Near-field heat transfer and energy conversion in nanogaps and nanodevices
Hybrid structures with interacting exciton and plasmon resonances
Hybrid nanomaterials for photo-catalytic applications utilizing excitons and plasmons

C. Tom Harris (Sandia National Lab) ctharri@sandia.gov; Bill Rice (University of Wyoming) wrice2@uwyo.edu; Tzu-Ming Lu (Sandia National Labs) tlu@sandia.gov

13.01.03
Complex Oxide Interfaces and Heterostructures (DMP)Emergent electronic and magnetic states at complex oxide interfaces raise exciting prospects for new fundamental physics and technological applications. These novel properties arise as a result of interfacial charge transfer, exchange coupling, orbital reconstructions, proximity effects, dimensionality, and mechanical and electric boundary conditions. This Focus Topic is dedicated to progress in the fabrication, methodologies, and knowledge in the field of complex oxide thin films, heterostructures, superlattices, and nanostructures. Synthesis, characterization, theory, and novel device physics are emphasized. Specific areas of interest include, but are not limited to: the growth of novel oxide thin films and heterostructures; the control of magnetic, electronic, ordering, ionic conduction, phase transitions, interfacial superconductivity, multiferroicity, magnetotransport, spin-orbit coupling properties; and developments in theoretical prediction and materials-by-design approaches. Advances in techniques to probe and image electronic, structural, and magnetic states at heterostructure interfaces are also emphasized. Note that overlap exists with other DMP and GMAG focus sessions. As a rule of thumb, if complex oxides and their heterostructures are at the core of the investigation, then the talk is appropriate for this focus topic.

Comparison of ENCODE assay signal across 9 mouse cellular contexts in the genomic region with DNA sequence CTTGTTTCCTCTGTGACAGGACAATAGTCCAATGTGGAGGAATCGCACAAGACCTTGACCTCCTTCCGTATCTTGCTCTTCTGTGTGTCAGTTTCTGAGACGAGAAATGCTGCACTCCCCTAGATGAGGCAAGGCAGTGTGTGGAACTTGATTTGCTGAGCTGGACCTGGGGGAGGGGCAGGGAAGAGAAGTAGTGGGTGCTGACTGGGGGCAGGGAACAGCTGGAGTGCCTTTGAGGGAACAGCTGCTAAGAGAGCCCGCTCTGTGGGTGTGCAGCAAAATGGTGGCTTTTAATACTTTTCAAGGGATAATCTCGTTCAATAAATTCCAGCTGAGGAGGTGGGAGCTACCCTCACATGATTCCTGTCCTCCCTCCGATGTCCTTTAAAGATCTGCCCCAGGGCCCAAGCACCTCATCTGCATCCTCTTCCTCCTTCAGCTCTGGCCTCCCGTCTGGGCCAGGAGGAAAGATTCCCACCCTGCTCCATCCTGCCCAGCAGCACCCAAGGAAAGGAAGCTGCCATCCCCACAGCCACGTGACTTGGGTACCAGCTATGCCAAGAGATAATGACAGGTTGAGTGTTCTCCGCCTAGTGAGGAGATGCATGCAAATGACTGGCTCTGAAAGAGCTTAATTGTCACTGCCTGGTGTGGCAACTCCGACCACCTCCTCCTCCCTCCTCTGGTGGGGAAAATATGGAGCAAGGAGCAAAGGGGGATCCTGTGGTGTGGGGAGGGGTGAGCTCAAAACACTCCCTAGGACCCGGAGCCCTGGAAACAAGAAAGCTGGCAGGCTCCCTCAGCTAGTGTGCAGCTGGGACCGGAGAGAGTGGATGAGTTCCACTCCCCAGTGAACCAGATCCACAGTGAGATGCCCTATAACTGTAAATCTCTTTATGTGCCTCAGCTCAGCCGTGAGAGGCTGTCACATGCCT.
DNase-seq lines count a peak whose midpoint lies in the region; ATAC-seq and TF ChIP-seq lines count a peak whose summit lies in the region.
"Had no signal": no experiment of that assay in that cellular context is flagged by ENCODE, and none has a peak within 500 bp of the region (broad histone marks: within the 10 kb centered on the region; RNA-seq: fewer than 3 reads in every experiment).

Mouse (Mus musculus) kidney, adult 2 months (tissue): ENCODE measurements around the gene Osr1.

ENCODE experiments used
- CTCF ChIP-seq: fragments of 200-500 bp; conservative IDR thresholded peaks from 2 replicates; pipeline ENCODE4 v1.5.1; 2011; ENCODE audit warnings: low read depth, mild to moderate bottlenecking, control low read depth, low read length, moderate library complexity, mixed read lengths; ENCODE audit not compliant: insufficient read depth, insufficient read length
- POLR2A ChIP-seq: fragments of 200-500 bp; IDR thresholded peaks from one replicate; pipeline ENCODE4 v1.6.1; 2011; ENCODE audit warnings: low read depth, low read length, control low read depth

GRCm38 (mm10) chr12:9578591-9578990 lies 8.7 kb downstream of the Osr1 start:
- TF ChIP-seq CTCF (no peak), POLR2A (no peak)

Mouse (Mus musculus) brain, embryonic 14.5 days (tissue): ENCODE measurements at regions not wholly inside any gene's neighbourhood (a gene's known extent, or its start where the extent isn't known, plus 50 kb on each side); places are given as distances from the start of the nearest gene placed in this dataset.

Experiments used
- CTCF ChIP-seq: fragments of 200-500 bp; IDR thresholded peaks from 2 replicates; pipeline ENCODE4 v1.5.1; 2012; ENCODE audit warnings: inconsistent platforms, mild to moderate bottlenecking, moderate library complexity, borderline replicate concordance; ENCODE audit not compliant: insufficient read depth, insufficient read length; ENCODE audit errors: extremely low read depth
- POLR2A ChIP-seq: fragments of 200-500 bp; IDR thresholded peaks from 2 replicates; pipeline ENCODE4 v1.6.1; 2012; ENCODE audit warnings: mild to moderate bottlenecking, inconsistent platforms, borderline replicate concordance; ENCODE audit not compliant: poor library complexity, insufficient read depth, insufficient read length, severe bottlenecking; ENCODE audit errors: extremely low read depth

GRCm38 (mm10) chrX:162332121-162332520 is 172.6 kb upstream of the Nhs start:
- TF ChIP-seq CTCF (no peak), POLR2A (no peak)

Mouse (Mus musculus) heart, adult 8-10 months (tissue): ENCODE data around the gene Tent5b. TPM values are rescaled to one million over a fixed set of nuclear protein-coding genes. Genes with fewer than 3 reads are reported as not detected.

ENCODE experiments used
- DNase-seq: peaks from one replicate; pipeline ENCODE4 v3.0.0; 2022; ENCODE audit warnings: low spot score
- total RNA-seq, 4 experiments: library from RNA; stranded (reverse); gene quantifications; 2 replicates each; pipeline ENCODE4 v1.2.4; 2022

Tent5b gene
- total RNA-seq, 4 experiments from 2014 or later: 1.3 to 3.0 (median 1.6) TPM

Shyam Dwaraknath (Lawrence Berkeley National Lab) shyamd@lbl.gov ; Darrell G. Schlom (Cornell University) schlom@cornell.edu ; Yuri Suzuki (Stanford University) ysuzuki1@stanford.edu

13.01.04
Materials for Quantum Information Science (DMP, DQI) [same as 17.01.33]Technologies for processing of information are at a cross-road. Until now, advances in information processing have been mainly achieved by miniaturization and integration, such as scaling down transistor-based semiconductor technologies and heterogeneous integration in an architecture, the traditional methodology is rapidly approaching its physical limits. A new class of information processing that explores possibilities beyond classical computing architectures is now underway with particular emphasis on quantum phenomena that complement existing computing architectures. Quantum information processing, revolutionizing ways of generation, transmission, and computation of information, must be physically implemented by appropriate materials. To that end, new materials and physical properties are needed along with close collaborations among physicists, materials scientists, and electrical engineers. This Focus Topic intersects the materials discovery, devices physics, and nanoscale structure communities for quantum information processing (QIP) within the common theme of understanding the underlying physical interactions in materials for quantum information processing. Given the exploratory nature of this field, contributions are solicited broadly among the following topics:
Superconducting materials and devices
Trapped ion systems